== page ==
The pace of job creation will lag even as the U.S. economy recovers, White House budget director Peter Orszag warned Tuesday, adding that the coming months “will continue to be difficult ones for American workers.”
In remarks prepared for delivery at New York University, the director of the Office of Management and Budget said the economy is “somewhere between” the stages when hours worked increase and additional workers are hired.
“Unfortunately,” Orszag said, “even as the economy begins to turn around, the employment picture isn’t going to brighten immediately ? as the contrast between the recently reported GDP numbers and the unemployment numbers that we are expecting later this week will likely illustrate.”
Economists surveyed by MarketWatch expect that nonfarm payrolls shed 150,000 jobs in October and that the U.S. unemployment rate will tick up to 9.9 percent. The report is due out Friday morning.
The U.S. economy grew by 3.5 percent in the third quarter, the Commerce Department reported last week.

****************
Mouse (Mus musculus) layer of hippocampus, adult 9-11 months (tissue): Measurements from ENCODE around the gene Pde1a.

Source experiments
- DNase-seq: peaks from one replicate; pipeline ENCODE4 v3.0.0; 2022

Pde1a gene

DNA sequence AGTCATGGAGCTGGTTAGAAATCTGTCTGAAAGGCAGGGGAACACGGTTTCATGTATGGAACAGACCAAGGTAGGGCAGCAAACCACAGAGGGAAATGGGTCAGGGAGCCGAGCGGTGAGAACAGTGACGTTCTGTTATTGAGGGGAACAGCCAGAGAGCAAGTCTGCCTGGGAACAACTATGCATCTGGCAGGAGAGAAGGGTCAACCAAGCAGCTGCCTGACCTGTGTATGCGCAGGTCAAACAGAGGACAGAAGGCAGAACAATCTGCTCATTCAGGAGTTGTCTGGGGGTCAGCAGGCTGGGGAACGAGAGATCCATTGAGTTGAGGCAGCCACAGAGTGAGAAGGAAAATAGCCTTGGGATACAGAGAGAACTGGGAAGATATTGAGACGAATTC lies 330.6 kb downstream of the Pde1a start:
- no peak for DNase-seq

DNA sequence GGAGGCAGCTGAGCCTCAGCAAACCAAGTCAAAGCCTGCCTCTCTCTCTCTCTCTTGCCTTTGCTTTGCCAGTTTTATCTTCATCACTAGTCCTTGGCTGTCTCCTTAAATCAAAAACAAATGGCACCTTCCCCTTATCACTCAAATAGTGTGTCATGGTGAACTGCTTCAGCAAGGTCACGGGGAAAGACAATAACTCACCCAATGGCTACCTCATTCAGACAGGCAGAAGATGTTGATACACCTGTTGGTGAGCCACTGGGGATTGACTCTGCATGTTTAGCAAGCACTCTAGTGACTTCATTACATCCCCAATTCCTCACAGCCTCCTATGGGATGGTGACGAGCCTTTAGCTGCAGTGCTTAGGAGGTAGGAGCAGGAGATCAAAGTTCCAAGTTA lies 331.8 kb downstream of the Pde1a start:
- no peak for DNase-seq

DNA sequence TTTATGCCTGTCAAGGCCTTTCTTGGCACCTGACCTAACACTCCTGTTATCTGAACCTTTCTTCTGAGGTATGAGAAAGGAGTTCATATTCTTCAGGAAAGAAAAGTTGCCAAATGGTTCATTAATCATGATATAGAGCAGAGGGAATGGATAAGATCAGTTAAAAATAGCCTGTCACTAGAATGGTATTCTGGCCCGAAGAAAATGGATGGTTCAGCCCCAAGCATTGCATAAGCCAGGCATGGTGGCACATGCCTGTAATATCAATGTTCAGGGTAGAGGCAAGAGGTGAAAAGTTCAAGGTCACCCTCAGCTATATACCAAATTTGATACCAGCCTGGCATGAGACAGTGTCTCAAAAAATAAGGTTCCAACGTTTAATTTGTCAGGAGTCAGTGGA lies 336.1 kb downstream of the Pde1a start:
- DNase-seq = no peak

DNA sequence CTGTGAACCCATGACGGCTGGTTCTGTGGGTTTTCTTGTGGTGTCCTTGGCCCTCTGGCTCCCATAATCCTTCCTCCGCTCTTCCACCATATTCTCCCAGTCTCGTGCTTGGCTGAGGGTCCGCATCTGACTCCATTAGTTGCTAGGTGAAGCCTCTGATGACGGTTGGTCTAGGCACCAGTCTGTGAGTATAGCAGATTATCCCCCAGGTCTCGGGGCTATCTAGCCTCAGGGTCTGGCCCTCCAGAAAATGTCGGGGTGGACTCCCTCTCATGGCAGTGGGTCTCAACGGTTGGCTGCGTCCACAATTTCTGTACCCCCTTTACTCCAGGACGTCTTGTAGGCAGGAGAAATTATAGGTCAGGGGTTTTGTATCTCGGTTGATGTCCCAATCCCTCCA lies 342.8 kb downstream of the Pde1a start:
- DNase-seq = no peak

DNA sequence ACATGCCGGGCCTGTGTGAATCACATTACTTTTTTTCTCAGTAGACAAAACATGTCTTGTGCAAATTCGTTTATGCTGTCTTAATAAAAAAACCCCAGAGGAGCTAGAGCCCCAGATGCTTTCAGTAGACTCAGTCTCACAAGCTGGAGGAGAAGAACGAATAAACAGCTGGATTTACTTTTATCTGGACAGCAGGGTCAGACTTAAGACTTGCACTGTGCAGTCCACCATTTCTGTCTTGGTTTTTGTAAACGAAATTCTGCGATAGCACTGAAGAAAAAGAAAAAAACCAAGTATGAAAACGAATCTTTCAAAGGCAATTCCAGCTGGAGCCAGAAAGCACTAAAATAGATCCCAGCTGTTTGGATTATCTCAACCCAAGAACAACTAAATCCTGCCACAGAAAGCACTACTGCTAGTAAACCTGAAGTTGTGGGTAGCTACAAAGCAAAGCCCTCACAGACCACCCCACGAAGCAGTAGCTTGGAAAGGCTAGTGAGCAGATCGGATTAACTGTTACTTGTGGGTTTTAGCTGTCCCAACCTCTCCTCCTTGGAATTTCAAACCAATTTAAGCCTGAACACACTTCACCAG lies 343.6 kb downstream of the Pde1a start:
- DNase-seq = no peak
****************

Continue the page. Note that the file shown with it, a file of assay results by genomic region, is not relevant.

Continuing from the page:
Orszag and others credit the $787 billion economic-stimulus bill signed by President Barack Obama earlier this year with adding to growth and creating jobs.
“Effectively all the growth in real GDP during the third quarter could be attributable ? either directly or indirectly ? to the recovery act,” Orszag said.
Last week, the White House said that the stimulus plan directly created or saved more than 650,000 jobs and that it’s “solidly on track” to meet its job-creation goal of 3.5 million jobs by the end of 2010.
Orszag also repeated that Obama is committed to cutting the federal deficit and that health-care reform legislation before Congress won’t add to the deficit.
(c) 2009, MarketWatch.com Inc. Source: McClatchy-Tribune Information Services.